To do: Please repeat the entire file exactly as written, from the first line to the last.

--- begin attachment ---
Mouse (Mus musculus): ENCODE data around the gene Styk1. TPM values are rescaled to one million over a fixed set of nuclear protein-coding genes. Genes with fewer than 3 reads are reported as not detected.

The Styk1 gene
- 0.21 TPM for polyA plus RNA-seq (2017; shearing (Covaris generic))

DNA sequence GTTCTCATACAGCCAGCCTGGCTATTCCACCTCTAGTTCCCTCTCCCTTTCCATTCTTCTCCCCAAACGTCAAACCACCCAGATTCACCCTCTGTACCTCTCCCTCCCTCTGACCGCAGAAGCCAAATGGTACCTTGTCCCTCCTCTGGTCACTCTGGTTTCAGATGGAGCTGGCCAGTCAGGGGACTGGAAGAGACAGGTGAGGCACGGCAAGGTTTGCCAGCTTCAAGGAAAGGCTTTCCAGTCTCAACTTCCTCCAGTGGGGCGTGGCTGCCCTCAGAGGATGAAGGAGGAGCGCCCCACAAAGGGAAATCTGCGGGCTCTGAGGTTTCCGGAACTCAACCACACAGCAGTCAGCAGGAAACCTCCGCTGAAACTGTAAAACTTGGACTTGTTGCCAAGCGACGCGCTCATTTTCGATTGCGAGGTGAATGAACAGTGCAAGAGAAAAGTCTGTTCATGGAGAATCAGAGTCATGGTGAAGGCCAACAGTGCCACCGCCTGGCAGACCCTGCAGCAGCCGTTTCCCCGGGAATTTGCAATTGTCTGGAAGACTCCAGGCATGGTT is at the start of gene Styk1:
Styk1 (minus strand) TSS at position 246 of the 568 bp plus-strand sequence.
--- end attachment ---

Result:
Mouse (Mus musculus): ENCODE data around the gene Styk1. TPM values are rescaled to one million over a fixed set of nuclear protein-coding genes. Genes with fewer than 3 reads are reported as not detected.

The Styk1 gene
- 0.21 TPM for polyA plus RNA-seq (2017; shearing (Covaris generic))

DNA sequence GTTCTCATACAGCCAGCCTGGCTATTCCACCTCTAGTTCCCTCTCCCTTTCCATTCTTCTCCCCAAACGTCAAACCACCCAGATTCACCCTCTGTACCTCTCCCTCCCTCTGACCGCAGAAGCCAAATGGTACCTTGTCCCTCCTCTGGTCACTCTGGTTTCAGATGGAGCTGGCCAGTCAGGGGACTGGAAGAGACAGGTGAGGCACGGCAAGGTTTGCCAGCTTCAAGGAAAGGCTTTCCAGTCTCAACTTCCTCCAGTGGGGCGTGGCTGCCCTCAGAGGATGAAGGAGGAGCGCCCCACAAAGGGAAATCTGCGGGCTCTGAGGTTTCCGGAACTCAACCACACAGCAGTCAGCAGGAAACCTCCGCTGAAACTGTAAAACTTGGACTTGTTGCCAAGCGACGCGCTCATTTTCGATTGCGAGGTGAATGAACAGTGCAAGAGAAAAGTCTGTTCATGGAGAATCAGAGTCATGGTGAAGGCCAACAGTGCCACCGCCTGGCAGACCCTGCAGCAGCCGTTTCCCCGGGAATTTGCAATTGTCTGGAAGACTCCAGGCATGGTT is at the start of gene Styk1:
Styk1 (minus strand) TSS at position 246 of the 568 bp plus-strand sequence.